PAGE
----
Due to these limitations, several studies have suggested a blended learning approach—using self-paced education for basic, explicit knowledge gain and review and using lecture and scenario-based learning modalities to refresh, solidify, and apply this information in a social or applied setting—as an effective approach to improve student and patient outcomes.26,30
Pairing Training with Online Technologies
“The explosion of medical knowledge no longer allows physicians to keep in their mind all knowledge that is necessary to provide quality patient care. It is estimated that more than 600,000 articles are published in biomedical literature every year. If a student attempted to keep up with the literature by reading 2 articles per day, in 1 year this conscientious individual would be more than 800 years behind.”1
Just as technology is escalating our need for more responsive, adaptive training, it also provides practical solutions for making that training more accessible for providers. “Technology is not only transforming how we deliver education and training but is expanding our capacity to respond to the needs for higher education and training in a broader sense,” Cheryl Fisher and William A. Sadera note in “Comparing Student Learning and Satisfaction between Learning Environments in Continuing Medical Education.”9 They continue: “With a long history of serving isolated and remote learners, distance learning has now emerged as an effective, mainstream method of education and training that provides flexible learning opportunities in response to learners’ needs.”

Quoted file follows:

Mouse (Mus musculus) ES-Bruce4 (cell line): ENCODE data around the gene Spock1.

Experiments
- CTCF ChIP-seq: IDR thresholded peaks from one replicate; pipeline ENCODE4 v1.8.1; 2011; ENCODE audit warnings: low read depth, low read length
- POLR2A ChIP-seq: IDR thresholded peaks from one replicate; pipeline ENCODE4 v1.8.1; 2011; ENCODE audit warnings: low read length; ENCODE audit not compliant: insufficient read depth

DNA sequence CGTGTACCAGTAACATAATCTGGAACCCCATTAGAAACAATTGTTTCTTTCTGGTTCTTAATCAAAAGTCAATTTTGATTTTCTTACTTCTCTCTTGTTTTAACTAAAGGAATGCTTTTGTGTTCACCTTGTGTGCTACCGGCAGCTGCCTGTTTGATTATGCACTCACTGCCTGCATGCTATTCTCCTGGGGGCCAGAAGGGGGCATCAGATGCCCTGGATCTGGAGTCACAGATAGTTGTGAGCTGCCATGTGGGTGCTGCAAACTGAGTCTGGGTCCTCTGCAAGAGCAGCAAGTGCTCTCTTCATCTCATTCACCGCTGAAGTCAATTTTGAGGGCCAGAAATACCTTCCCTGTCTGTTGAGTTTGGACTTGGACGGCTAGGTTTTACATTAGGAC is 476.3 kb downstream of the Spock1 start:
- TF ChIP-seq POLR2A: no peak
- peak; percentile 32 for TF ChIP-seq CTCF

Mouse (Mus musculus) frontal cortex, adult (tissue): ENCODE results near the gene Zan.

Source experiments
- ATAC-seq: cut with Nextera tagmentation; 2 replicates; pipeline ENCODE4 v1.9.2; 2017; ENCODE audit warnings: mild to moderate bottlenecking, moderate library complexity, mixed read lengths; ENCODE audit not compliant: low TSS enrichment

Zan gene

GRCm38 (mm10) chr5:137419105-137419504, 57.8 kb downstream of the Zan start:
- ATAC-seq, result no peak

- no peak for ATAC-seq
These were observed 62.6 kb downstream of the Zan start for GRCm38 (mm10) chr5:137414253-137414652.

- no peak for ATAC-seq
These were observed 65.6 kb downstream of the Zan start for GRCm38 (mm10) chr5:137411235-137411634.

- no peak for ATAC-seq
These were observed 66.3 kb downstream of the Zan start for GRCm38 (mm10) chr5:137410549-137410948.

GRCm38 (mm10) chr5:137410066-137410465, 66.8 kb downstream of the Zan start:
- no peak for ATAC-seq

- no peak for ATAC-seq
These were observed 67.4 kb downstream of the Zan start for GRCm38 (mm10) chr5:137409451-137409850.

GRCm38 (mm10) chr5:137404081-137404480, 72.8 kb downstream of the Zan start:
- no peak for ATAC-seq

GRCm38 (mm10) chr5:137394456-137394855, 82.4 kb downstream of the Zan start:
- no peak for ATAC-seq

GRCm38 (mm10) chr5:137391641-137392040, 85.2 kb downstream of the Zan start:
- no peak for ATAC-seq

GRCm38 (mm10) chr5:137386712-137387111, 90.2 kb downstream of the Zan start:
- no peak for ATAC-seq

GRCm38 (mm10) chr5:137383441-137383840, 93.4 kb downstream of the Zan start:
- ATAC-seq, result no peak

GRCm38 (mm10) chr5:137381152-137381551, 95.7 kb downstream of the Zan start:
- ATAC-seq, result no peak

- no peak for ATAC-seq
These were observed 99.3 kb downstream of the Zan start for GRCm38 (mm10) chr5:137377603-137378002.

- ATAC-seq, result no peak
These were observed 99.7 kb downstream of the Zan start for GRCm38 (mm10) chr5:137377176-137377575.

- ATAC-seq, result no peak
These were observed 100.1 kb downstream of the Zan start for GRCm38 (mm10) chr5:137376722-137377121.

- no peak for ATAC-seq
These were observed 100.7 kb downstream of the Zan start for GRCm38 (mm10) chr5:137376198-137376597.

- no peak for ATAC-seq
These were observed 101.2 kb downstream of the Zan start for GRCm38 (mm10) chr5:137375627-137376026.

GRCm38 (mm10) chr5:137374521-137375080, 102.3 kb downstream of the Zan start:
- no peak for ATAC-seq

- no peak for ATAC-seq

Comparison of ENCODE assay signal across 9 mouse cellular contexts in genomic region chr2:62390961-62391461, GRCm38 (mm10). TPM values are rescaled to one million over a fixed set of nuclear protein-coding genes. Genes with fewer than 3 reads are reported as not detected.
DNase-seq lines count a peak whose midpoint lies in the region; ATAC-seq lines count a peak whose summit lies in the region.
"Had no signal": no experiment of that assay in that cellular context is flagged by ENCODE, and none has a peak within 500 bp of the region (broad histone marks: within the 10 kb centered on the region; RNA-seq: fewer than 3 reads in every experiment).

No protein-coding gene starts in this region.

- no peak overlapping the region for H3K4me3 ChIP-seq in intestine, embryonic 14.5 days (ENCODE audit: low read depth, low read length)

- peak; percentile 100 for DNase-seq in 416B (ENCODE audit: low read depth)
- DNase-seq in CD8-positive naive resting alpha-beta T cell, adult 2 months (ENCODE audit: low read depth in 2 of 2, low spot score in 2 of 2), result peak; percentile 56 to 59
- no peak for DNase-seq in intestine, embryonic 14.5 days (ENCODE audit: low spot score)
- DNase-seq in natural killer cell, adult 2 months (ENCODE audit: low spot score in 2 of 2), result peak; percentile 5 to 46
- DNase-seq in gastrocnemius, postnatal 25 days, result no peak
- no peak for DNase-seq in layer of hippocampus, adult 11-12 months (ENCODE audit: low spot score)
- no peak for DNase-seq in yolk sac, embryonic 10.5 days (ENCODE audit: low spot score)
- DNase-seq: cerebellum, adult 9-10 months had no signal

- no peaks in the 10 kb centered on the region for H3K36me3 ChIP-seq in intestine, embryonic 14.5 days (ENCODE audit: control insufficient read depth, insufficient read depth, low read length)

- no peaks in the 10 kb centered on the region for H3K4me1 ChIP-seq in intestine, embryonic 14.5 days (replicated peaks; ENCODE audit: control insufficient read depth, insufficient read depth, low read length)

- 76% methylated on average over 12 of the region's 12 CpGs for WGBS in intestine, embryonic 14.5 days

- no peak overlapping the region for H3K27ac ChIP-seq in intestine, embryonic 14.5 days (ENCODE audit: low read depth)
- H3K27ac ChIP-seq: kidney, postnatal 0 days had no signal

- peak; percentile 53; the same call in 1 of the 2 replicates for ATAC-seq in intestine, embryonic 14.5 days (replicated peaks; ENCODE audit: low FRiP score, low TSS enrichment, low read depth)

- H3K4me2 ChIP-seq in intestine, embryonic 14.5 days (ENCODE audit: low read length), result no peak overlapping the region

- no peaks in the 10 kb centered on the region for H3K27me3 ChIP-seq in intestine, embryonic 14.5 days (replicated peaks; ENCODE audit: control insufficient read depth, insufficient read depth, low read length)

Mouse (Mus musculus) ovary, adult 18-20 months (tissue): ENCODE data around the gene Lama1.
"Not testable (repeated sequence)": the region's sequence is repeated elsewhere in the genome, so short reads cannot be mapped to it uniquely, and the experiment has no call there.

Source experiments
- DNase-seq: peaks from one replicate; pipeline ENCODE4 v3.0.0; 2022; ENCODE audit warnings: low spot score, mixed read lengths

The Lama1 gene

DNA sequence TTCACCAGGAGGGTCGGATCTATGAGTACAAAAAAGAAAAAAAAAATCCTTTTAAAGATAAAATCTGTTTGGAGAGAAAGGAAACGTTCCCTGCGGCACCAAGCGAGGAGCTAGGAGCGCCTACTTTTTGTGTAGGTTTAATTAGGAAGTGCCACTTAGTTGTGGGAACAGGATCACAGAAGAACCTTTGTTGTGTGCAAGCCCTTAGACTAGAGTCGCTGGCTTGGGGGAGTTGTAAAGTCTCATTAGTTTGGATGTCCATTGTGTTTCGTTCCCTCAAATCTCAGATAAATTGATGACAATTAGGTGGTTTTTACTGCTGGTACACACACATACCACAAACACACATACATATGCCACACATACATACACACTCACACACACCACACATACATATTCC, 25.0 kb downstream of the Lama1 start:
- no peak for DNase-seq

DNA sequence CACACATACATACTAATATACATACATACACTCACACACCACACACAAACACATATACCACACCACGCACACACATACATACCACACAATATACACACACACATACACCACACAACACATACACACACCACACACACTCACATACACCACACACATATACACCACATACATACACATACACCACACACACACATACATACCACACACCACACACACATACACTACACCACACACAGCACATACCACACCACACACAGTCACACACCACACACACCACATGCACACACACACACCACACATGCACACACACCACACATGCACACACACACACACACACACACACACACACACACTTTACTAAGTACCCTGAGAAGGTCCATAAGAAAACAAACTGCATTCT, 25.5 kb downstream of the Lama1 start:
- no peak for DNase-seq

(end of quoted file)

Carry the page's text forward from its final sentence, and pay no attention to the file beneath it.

The Digital Health Collaboration states that “a global shortfall of 18 million health workers has been estimated by 2030. This shortage is recognized as an important obstacle to the achievement of universal health coverage. . . .. Digital health education has been identified as one of the potential means of addressing these growing challenges.”33 The recent COVID-19 pandemic provides another recent example of the utility of online learning, particularly in quickly disseminating protocols and allowing providers safe access to information without the need for group gatherings. Prior constraints of access, scalability, time, and costs are significantly reduced with online platforms that allow providers to access industry professionals and emerging data on their phones or computers.